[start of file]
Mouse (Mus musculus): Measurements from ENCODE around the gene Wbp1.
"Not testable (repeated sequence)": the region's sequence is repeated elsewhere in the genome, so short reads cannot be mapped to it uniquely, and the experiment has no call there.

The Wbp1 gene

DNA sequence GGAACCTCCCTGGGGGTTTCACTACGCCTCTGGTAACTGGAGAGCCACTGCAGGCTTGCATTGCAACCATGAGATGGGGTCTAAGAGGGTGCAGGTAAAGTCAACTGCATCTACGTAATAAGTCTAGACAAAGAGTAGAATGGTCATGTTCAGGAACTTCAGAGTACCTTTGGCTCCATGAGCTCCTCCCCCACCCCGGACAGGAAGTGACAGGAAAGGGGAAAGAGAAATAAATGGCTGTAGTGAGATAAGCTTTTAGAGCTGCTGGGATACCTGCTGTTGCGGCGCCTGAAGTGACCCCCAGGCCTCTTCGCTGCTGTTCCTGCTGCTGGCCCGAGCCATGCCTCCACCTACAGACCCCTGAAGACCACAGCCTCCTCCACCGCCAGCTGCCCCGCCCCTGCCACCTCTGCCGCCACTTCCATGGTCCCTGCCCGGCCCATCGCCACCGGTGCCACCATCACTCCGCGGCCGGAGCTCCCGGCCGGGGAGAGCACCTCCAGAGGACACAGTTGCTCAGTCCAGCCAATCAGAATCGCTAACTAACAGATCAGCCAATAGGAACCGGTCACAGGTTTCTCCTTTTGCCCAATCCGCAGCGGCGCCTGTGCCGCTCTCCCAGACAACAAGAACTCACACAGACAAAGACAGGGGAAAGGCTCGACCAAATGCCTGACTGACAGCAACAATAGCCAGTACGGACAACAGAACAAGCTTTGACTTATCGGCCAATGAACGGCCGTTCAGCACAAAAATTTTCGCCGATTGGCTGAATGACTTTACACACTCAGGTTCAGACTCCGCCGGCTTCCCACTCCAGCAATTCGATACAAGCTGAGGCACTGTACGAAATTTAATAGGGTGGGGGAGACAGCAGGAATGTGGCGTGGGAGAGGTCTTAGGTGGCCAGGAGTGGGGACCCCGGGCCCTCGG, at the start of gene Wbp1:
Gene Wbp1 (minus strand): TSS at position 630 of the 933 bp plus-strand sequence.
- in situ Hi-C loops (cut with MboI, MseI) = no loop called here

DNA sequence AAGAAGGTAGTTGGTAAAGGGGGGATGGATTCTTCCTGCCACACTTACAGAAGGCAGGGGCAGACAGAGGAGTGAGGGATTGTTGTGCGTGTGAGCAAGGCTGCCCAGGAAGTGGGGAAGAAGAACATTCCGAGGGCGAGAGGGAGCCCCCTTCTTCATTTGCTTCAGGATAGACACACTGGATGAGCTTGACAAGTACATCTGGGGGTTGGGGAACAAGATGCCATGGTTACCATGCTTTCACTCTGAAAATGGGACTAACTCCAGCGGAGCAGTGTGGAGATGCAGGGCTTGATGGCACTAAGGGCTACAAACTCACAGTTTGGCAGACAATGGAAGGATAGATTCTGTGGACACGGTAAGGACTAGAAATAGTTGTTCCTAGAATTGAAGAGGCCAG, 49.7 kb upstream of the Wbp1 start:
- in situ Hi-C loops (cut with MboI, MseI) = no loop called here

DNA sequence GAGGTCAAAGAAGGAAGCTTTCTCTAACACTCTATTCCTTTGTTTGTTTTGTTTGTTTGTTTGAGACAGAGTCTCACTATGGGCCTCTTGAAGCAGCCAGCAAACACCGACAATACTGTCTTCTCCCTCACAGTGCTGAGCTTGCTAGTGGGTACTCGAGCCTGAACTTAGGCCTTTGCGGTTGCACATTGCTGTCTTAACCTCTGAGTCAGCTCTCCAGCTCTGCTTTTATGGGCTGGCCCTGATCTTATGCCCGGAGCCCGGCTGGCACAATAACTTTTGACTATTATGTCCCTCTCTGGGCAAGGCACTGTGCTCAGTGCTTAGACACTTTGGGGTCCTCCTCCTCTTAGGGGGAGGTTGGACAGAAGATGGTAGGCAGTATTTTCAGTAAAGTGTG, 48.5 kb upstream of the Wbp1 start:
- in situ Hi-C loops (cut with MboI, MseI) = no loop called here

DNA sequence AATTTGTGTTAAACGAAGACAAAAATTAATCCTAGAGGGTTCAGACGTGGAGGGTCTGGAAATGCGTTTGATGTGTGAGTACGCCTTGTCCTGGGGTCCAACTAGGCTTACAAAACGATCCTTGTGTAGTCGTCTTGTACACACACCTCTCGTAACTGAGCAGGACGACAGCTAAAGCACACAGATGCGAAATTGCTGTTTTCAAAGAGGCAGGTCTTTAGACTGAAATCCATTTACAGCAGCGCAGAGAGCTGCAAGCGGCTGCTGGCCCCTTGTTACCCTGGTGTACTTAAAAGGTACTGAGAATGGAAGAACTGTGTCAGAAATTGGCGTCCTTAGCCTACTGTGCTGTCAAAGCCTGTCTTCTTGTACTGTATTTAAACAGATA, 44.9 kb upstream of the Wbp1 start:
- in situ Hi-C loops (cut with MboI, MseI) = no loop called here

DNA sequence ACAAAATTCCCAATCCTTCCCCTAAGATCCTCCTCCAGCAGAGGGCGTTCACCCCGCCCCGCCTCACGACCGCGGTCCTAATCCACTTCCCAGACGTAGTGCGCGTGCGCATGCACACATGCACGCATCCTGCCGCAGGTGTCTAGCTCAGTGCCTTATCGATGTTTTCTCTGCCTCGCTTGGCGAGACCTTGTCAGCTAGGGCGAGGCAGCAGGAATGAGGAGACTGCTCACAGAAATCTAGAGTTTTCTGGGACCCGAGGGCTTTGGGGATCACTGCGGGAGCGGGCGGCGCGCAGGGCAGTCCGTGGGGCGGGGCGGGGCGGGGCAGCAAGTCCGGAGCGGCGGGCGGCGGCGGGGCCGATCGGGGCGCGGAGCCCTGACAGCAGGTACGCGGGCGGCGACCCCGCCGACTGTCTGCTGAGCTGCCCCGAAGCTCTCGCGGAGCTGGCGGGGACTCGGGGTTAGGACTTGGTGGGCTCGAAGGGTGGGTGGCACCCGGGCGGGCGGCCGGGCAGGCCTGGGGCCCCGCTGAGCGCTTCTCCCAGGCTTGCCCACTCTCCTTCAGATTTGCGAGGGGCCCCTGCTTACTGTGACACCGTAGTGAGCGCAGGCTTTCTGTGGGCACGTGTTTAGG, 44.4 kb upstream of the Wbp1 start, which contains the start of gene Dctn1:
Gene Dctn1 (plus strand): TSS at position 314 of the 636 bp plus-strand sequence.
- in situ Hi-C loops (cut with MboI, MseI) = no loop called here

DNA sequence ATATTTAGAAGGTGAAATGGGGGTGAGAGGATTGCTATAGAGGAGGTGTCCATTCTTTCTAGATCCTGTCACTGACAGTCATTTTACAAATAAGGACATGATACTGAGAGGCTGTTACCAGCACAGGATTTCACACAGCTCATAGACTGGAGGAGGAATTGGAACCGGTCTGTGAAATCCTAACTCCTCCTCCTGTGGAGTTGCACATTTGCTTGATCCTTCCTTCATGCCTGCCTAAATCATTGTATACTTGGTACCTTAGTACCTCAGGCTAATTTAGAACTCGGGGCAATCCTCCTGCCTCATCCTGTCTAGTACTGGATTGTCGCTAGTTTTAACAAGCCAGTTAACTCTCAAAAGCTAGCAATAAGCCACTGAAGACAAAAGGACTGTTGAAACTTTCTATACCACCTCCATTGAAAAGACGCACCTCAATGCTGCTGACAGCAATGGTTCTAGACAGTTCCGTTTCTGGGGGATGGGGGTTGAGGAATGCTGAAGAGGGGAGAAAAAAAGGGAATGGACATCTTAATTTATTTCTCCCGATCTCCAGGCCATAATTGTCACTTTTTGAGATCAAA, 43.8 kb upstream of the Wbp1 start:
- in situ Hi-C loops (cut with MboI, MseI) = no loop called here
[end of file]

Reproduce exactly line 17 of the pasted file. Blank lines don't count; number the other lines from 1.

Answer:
- in situ Hi-C loops (cut with MboI, MseI) = no loop called here